In the inter-war years, the Regiment existed as a battalion of the Non-Permanent Active Militia and carried out normal infantry training with such limited facilities as were available. They were quartered at what has been the Regimental Home ever since 1917, Mewata Armoury. During this time, a number of notable event occurred. Perhaps the most important was the approval of His Majesty, King George V, of ;the alliance with the Argyll and Sutherland Highlanders (Princess Louise’s), in 1925. This led to the adoption of the Argyll’s dress which was approved by HRH Princess Louise in 1932. Also during this period, the Right Honourable R Bennett, PC, KC, LLD, MP, Prime Minister of Canada from 1930 to 1935, became the Honourary Colonel. By General Orders 64 and 65/34, the Regiment along with the Canadian Scottish and the Winnipeg Light Infantry, were granted permission to wear a distinctive badge to commemorate St Julien. For the Regiment, the badge consists of an oak leaf and acorn, with the letters CH superimposed, worn on both shoulder straps or sleeves of the uniform jacket.
Of noteworthy mention, is the fact that the Calgary Highlanders were the first regiment in Calgary to troop their colours. This historical occasion took place in 1938. Also in 1938, on 24 April, the Right Honourable RB Bennett, presented the commemorative oak leaves to the Regiment. On 8 May 1939, the Calgary Highlanders were chosen to present a guard of honour on the occasion of a visit to Alberta from their Majesties King George VI and Queen Elizabeth. Not only did the Regiment proved the Honour Guard in Calgary but the regiment was rushed by train to Edmonton for the ceremonies in the provincial capital.
In September 1939, war came again. Canada declared war on the 10 of September but the order for mobilization had already been given on 1 September when the Commanding Officer received a one word message, “Mobilize.” The Commanding Officer, Lieutenant Colonel HH Riley, MM was declared medically unfit, so command was given to Lieutenant Colonel JF Scott, OBE, ED, Commanding Officer of the 15th Alberta Light Horse. Recruiting began at Mewata Armoury on the 3rd September in Calgary and at other points in Southern Alberta. By the 4th October, the Regiment was 20 men over strength. The Regiment conducted its initial training on the Sarcee Camp. On 29 March 1940 the Colours were laid up at the Cathedral Church of the Redeemer and on 25 May, the Regiment departed for Camp Shilo, Manitoba where it became a part of the 6th Infantry Brigade, 2nd Division and continued with more advanced training. On 27 August, the Regiment departed from Halifax on the SS Pasteur, arriving at Gourock, Scotland on 4 September to begin more than three years of training in Great Britain. The first taste of war was not long in coming. The Regiment experienced its first air raid at 1100hrs on 5 September at Guillemont Barracks in South England. On 6 September, the Regiment was issued its first equipment and underwent a change which was to have a profound effect. The Fusilliers de Mont Royal of the 5th Brigade were sent to Iceland for garrison duty and it was decided to replace them temporarily with the Highlanders. On 23 November, this change became permanent.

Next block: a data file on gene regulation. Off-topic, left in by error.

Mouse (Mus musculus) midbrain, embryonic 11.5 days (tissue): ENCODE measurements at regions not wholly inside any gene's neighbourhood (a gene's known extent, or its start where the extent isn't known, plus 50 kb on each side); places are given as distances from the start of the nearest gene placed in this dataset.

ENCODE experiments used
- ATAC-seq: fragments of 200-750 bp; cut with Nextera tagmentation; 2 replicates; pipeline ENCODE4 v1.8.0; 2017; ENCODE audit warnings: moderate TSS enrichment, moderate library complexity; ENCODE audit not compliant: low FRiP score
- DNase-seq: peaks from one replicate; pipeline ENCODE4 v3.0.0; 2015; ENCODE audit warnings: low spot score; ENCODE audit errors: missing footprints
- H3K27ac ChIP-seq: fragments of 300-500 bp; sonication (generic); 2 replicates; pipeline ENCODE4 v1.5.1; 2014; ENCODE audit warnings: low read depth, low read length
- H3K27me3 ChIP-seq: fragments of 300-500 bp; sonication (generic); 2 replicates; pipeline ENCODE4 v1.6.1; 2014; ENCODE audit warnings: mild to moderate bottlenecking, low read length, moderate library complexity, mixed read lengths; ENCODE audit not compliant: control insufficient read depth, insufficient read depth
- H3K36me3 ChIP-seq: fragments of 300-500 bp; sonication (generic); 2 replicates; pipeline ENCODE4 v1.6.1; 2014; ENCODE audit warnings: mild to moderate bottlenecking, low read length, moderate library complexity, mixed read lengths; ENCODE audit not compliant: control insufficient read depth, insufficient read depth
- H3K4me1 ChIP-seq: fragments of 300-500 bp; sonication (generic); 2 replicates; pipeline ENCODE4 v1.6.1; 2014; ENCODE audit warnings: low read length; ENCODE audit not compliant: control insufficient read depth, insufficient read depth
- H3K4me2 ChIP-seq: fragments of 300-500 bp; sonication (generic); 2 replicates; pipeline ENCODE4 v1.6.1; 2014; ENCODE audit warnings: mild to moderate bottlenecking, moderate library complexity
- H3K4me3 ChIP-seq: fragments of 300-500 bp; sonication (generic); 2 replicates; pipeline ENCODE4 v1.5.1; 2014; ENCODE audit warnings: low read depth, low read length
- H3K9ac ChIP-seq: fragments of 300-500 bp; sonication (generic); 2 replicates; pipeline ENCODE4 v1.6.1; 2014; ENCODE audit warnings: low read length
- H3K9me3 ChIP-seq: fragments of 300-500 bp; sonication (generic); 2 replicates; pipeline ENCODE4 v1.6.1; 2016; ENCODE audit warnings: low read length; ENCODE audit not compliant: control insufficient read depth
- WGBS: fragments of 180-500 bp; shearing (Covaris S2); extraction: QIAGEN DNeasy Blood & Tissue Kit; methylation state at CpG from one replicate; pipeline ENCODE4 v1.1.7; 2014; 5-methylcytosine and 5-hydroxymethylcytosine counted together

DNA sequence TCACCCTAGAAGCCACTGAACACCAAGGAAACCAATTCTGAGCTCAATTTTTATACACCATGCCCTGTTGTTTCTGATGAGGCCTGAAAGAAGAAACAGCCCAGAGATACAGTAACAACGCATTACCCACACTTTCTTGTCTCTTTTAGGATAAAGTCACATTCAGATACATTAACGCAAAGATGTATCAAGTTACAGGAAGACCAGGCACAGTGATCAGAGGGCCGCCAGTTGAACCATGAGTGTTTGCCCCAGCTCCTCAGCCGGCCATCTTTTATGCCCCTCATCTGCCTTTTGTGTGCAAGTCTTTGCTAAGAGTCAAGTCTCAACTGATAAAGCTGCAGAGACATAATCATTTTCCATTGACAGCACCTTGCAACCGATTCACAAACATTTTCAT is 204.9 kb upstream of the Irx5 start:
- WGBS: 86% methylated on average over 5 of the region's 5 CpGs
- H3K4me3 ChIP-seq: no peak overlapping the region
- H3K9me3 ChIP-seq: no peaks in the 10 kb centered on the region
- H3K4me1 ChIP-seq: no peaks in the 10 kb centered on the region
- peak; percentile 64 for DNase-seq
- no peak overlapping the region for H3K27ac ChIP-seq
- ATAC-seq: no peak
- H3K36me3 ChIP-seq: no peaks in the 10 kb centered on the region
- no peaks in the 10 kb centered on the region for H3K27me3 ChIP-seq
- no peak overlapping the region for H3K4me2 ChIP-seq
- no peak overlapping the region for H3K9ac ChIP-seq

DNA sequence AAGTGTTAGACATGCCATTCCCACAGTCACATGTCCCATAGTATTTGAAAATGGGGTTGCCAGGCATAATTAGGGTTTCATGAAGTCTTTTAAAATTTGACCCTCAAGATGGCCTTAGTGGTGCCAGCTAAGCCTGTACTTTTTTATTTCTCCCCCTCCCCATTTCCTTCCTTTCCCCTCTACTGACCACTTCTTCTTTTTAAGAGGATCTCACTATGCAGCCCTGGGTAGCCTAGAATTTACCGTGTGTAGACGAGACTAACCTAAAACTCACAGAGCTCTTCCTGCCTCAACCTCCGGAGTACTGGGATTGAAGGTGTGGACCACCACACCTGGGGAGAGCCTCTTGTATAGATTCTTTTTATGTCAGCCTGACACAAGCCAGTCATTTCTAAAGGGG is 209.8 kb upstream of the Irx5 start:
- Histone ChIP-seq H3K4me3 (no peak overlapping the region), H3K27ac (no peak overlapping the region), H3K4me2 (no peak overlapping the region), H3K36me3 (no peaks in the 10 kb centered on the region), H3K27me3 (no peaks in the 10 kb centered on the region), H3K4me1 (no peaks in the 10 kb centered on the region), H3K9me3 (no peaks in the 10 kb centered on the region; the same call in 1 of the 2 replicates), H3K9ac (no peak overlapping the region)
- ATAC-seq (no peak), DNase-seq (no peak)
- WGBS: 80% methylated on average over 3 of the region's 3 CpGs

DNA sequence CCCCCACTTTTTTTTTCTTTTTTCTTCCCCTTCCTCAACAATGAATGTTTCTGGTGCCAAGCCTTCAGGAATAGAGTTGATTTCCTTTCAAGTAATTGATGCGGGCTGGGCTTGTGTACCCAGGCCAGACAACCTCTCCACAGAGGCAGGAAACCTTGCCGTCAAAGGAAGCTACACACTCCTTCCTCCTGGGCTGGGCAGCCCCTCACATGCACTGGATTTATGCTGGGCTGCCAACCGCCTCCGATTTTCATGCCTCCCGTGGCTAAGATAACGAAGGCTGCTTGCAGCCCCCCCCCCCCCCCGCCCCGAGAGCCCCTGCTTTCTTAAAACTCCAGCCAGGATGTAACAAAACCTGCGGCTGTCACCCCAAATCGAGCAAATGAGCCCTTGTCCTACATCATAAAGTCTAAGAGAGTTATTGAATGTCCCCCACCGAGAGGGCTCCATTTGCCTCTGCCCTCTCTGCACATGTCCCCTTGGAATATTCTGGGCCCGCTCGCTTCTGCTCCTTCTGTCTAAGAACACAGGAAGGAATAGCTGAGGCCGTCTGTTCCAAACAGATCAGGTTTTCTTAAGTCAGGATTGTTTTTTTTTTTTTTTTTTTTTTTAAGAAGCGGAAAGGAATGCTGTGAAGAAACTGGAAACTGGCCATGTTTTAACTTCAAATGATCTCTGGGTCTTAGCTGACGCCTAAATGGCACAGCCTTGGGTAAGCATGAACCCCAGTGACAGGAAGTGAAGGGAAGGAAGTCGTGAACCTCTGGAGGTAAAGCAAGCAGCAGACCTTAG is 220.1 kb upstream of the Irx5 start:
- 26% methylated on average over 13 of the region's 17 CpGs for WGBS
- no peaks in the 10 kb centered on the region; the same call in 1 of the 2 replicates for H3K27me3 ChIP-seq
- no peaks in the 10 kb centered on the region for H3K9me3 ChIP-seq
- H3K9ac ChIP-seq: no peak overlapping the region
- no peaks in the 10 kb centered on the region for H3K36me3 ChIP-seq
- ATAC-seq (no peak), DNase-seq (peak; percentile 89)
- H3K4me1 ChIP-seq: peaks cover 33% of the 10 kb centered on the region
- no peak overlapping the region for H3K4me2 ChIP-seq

Life in England featured many training schemes. The Regiment, under the command of Colonel Scott, rapidly became proficient and received commendations from numerous high ranking officers. After a visit by the Commanding Officer of the 47th London Division in 1941, the Regiment started a form of training which was to become standard throughout the whole Canadian Army. This was “Battle Drill,” which emphasized grueling physical training and realistic exercises under live fire.